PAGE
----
Overview of Virginia’s AI Executive Order


In January 2024, Virginia Governor Glenn Youngkin announced and signed Executive Order 30 on Artificial Intelligence (EO 30), establishing “important safety standards to ensure the responsible, ethical, and transparent use of AI by state government.”

EO 30 is expected to impact the adoption, use, monitoring, and management of AI technologies for state agencies, K-12 schools, colleges and universities, and law enforcement. The EO 30 AI governance policies and standards may also impact third parties that work with the Commonwealth, such as businesses, suppliers, and contractors.

Key Directives of EO 30

EO 30 contains five main directives, as follows: (1) enactment of AI Policy Standards published by the Virginia Information Technologies Agency (VITA), (2) enactment of AI Information Technology Standards, also published by VITA, (3) enactment of AI Education Guidelines applicable to K-12 schools, community colleges, and universities, (4) a directive to establish AI standards for executive branch law enforcement and model standards for local law enforcement by October 2024, and (5) establishment of an AI Task Force.

The first three directives regarding the VITA AI Policy and IT Standards and AI Education Guidelines are discussed below.

Takeaways on EO 30’s AI Policy Standards

The AI Policy Standards guidance document provides a set of comprehensive guidelines for the “responsible, ethical and transparent use of AI by” the Commonwealth. The key takeaways on EO 30’s AI Policy Standards are as follows:

  1. Business Use Cases. AI capabilities may only be used if they are the optimal choice to achieve positive outcomes for Virginia citizens, such as improving government services, reducing wait times, or limiting bureaucracy and delays.
  2. Approval of AI Technology. Before deploying any AI capabilities the application submitted to VITA requires identification and description of the AI technologies at the model-level, including model inputs, output data type and structure, model algorithms, and data sets.
  3. Mandatory Disclaimers. When AI capabilities are used to process or produce any decision or output regarding citizens or businesses, a disclaimer is to be used explaining the degree of AI involvement in the decision or output.
  4. Data Protection. The EO requires prioritization of privacy and protection of citizen data used in AI systems, necessitating purpose and storage limitations, data minimization, accuracy controls, and strong security to ensure confidentiality of personal data.

AI IT Standards Include Guidance on Enterprise Architecture

The AI IT Standards call for the development of specific requirements for how new and existing AI systems are integrated into enterprise architecture. VITA’s current guidance, titled Enterprise Solutions Architecture for Artificial Intelligence (ESA), details the technical standard for the management, development, purchase, and use of AI in the Commonwealth, aimed to promote AI safety, privacy, transparency, accountability, and sustainability.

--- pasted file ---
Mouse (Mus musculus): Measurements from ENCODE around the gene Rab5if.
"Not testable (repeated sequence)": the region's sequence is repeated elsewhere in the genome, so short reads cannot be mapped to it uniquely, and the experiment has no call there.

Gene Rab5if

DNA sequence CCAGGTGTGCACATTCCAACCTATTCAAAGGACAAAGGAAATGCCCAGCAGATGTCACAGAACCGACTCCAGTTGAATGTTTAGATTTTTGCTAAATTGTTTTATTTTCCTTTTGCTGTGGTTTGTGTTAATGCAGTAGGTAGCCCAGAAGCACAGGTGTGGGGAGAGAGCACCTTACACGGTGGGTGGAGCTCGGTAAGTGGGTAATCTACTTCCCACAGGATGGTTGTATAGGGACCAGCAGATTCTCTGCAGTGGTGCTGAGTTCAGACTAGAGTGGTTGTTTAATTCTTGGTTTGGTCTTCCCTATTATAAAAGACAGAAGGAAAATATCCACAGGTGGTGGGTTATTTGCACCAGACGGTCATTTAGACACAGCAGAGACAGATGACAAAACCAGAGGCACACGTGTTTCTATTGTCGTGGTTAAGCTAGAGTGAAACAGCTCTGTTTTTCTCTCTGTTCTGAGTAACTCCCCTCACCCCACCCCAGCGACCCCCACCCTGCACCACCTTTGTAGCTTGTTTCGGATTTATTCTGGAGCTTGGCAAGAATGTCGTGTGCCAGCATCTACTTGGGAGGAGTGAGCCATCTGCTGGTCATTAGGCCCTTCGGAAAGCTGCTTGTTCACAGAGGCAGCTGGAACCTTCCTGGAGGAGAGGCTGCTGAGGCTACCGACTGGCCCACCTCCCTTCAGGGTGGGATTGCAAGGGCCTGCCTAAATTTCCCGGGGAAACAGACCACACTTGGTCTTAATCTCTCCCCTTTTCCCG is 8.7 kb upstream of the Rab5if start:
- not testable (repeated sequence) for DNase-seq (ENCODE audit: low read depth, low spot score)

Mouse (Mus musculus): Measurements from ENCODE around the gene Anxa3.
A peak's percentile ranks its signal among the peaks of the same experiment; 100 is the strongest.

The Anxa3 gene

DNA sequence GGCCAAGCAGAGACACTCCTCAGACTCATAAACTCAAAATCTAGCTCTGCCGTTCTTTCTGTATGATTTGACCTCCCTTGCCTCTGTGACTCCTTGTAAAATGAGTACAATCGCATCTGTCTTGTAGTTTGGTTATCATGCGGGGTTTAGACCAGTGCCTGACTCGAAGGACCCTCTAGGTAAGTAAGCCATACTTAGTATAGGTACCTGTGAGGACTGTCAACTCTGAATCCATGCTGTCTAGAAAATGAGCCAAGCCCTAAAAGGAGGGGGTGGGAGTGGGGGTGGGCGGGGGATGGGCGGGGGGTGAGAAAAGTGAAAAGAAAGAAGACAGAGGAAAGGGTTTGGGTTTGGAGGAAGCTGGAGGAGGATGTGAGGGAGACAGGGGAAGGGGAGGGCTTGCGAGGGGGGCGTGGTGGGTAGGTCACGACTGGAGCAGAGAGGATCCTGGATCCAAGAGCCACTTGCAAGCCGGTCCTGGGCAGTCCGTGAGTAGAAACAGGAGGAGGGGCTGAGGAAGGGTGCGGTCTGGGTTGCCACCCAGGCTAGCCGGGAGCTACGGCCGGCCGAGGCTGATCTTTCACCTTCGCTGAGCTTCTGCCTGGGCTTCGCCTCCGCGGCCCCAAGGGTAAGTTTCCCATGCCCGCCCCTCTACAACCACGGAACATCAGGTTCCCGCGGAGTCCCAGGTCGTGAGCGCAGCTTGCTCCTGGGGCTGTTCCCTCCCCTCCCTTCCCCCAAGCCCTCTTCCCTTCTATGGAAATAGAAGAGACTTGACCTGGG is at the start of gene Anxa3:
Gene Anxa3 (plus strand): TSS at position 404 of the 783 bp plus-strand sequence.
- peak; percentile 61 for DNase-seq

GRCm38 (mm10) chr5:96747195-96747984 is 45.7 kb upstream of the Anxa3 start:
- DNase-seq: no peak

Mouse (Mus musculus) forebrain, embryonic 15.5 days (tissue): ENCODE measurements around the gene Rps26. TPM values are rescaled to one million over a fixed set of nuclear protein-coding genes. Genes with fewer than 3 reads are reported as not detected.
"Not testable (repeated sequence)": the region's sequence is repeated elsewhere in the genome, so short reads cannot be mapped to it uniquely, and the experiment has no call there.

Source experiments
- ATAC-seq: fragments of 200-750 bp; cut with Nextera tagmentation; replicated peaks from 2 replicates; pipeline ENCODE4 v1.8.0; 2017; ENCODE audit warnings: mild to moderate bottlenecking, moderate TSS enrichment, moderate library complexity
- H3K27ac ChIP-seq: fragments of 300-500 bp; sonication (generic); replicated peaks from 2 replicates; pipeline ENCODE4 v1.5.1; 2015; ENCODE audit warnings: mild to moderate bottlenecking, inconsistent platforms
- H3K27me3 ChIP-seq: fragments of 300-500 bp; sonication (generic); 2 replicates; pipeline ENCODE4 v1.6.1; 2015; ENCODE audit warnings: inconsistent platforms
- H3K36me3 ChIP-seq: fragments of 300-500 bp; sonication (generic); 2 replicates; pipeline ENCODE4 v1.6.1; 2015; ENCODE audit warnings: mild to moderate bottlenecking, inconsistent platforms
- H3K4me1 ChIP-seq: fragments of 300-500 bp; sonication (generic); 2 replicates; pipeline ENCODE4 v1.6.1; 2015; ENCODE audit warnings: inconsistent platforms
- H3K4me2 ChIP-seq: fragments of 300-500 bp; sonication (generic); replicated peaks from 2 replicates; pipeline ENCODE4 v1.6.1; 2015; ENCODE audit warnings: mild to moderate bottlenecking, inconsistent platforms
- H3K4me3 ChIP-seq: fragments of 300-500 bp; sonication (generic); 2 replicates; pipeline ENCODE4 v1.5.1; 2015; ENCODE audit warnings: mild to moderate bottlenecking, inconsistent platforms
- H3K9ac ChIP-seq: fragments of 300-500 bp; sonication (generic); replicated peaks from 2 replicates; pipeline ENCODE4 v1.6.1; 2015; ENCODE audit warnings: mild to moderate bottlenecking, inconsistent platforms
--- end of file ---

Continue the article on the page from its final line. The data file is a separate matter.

To achieve the EO’s goals, such as trustworthy and ethical use of AI for the Commonwealth of Virginia (COV), ESA draws on the National Institute of Standards and Technology’s (NIST) Artificial Intelligence Risk Management Framework. For example, EAS technology standard AI-601 instructs that COV AI Systems should be “certified for trustworthiness according to the following characteristics defined by NIST AI 100-1”: valid and reliable, safe and resilient, accountable and transparent, explainable and interpretable, privacy enhanced, and fair with harmful bias managed. Further drawing from NIST’s AI Framework, under AI-602, VITA endeavors to promote accuracy by these AI systems to test, evaluation, verification, and validation (TEVV) review for the AI system’s entire lifecycle.

The AI Education Guidelines Aim to Balance Opportunities and Risks Associated with AI Use in Schools

EO 30 recognizes “the dual nature—both the opportunities and risks—of [AI] developing technology in education” by promoting innovative educational opportunities while concurrently ensuring guardrails “to safeguard individual data privacy and mitigate discriminatory outcomes.”

The AI Education Guidelines cover public educational institutions in Virginia, including K-12 primary schools, colleges and universities, and the Virginia Community College System. These guidelines are structured around three key components: guiding principles, strategies for success, and stakeholder roles and responsibilities.

The guiding principles emphasize AI can “never replace teachers who provide wisdom, context, feedback, empathy, nurturing, and humanity in ways that a machine cannot.” At the same time, the guiding principles highlight the power of AI to empower students and opportunities to equip students with practices to use AI responsibly. These guiding principles also recognize inherent risks of AI integration in schools such as the potential for discriminatory outcomes and algorithmic biases.

Included in the AI Education Guidelines is an initial list of stakeholders who will embrace certain roles and responsibilities to successfully integrate AI into Virginia’s education system. Stakeholders include the Virginia Department of Education, State Council of Higher Education for Virginia, 131 K-12 school division boards of education along with leadership, boards at every public college and university, along with teachers and technology directors.

If you need assistance with AI-related issues, contact a member of the WRVB Cybersecurity & Data Privacy team.


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